EUCYS 2024


Discover the history and explore the architecture of Katowice.

Nikiszowiec district

The former workers’ district of Nikiszowiec | Photo: The University of Silesia material



Although brief compared to other cities, the history of Katowice is complicated and rife with hardships. Katowice gained city status in 1865 thanks to the industry flourishing in the region and the established Upper Silesia Railway. Brimming with mineral deposits, the city was developing rapidly with new mines and steelworks being built; this—in turn—resulted in attracting more and more people. In the 19th century, the city was home to multi-cultural and multi-faith societies.

The Silesian Insurgents' Monument

The Silesian Insurgents’ Monument in Katowice | Photo by Agnieszka Szymala

Katowice’s geographical location between Germany and Poland has had a dramatic impact on the history of Upper Silesia and the city itself. In October 1921, following the outbreak of three Silesian uprisings (1919-1921) and a tumultuous plebiscite held among the population, it was decided that the region should be separated from Germany, and the entire present-day area of Katowice was received by Poland.

The following years turned out to be hard for Katowice. The entire Upper Silesia was annexed by Nazi Germany during World War II, and Katowice became the capital of the province. Although the war losses were not significant compared to other Polish cities, they were severe. Insurgent monuments were destroyed, the Great Synagogue on ul. Mickiewicza was burned, and the headquarters of the Silesian Museum in Katowice were demolished.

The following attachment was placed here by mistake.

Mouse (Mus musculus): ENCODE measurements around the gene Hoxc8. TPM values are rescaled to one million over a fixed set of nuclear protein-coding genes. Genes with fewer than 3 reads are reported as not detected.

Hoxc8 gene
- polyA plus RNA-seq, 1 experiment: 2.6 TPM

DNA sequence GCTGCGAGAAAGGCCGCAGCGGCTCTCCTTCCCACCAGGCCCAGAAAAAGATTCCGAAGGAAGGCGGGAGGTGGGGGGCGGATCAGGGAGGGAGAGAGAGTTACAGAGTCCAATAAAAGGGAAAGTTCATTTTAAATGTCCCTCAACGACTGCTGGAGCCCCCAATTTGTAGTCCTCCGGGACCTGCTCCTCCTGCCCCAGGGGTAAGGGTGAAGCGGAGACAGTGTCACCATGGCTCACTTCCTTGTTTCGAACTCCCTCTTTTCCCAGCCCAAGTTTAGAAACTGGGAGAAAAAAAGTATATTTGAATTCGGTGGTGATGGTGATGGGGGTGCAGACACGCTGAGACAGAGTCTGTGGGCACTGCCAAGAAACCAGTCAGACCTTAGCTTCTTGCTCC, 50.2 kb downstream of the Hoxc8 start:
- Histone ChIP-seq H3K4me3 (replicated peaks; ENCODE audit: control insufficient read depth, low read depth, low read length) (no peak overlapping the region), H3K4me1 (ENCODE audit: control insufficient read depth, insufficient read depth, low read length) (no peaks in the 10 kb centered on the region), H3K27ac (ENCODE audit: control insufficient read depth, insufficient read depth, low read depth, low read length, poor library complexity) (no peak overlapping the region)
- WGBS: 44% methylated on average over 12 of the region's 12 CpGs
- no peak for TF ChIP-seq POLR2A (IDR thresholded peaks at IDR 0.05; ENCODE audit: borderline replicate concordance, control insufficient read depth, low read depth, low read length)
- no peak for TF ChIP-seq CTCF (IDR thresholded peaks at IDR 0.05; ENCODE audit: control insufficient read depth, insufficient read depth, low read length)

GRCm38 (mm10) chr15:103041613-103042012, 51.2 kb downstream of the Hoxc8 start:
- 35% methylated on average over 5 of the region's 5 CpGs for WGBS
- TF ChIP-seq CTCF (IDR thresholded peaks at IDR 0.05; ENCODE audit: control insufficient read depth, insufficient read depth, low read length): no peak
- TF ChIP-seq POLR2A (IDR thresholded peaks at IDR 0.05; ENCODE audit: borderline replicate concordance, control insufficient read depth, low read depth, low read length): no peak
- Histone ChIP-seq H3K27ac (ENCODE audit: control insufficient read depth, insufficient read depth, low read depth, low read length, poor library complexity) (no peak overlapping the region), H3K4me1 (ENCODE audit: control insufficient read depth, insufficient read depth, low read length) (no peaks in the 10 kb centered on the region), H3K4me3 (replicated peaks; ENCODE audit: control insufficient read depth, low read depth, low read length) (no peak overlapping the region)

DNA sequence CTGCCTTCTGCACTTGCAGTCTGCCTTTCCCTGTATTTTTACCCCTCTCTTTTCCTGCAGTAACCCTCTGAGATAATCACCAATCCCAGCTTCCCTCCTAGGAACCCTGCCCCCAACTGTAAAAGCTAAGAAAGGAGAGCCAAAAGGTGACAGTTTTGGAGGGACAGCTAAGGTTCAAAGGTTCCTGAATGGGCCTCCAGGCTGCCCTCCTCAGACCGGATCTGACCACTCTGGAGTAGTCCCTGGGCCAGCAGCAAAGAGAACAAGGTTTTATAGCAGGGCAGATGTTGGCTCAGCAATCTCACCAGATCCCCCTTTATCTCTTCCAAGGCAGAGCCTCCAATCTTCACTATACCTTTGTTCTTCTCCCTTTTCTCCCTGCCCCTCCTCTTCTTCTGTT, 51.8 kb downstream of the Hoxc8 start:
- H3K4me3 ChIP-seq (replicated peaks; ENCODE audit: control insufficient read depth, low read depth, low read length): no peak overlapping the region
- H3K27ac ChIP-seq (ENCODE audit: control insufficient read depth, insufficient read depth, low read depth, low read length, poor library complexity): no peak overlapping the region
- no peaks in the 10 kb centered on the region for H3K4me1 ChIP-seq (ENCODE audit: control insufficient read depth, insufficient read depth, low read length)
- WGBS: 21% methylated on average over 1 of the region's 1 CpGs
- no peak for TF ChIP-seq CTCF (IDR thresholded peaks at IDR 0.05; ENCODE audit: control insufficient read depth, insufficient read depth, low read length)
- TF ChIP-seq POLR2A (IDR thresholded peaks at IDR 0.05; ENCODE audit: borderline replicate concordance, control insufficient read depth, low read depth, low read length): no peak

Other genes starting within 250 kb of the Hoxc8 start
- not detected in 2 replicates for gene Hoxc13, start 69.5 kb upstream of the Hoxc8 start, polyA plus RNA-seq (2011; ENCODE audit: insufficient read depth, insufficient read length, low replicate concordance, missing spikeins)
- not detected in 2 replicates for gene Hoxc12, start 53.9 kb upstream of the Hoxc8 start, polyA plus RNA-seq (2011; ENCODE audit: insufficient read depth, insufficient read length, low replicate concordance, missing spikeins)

The city once again became the capital of the Silesian Voivodeship after the war ended. Nevertheless, the Polish People’s Republic functioned as a satellite state, i.e. formally independent but under heavy control of the USSR; consequently, a communist system was imposed on Poland. The new political system was reflected even in the very name of Katowice. After Joseph Stalin’s death on 5 March 1953, Katowice was renamed Stalinogród in honour of Stalin, and so was the Katowice Voivodeship, which became the Stalinogród Voivodeship. Even though the name was in effect for no more than three years, people born between 1953 and 1956 still have Stalinogród written on their birth certificates.

During the Polish People’s Republic age, Katowice continued to thrive and prosper economically, being one of Poland’s major coal suppliers. The most tragic date in this part of Katowice’s history is 16 December 1981; it was then the massacre of striking miners at the KWK Wujek Coal Mine took place, with nine miners killed. The strike was a form of protest against the introduction of martial law in Poland by the Republic’s authorities, which was unconstitutional and violated the citizens’ rights.

Katowice today

The years of systemic transformation taking place in the late 1980s and early 1990s threw down a particular challenge for Katowice’s industry. Introducing the premise of a free market influenced the decision to close many mines and industrial plants. Growing environmental awareness additionally influenced changes regarding the city’s operation in the new reality. Afterwards, the flourishing of cultural institutions, fostered by Katowice’s efforts for the title of the European Capital of Culture 2016, the opportunities for international collaborations thanks to EU projects, the improvements to higher education and booming business contributed to the city’s contemporary appearance.Being perceived as a poster child for urban renewal, Katowice was chosen to host the UN Climate Summit – COP24 in December 2018. During the event, an agreement was made that outlined the procedures and mechanisms necessary to implement the Paris Agreement. Today, Katowice is an important cultural, educational, business and political centre not only on the map of Poland but also the entire Europe.



Katowice is a diverse city in terms of its architecture, and its rich history is reflected in the buildings Exploring the attractive sights and nooks and crannies can be a great way to spend time in the city.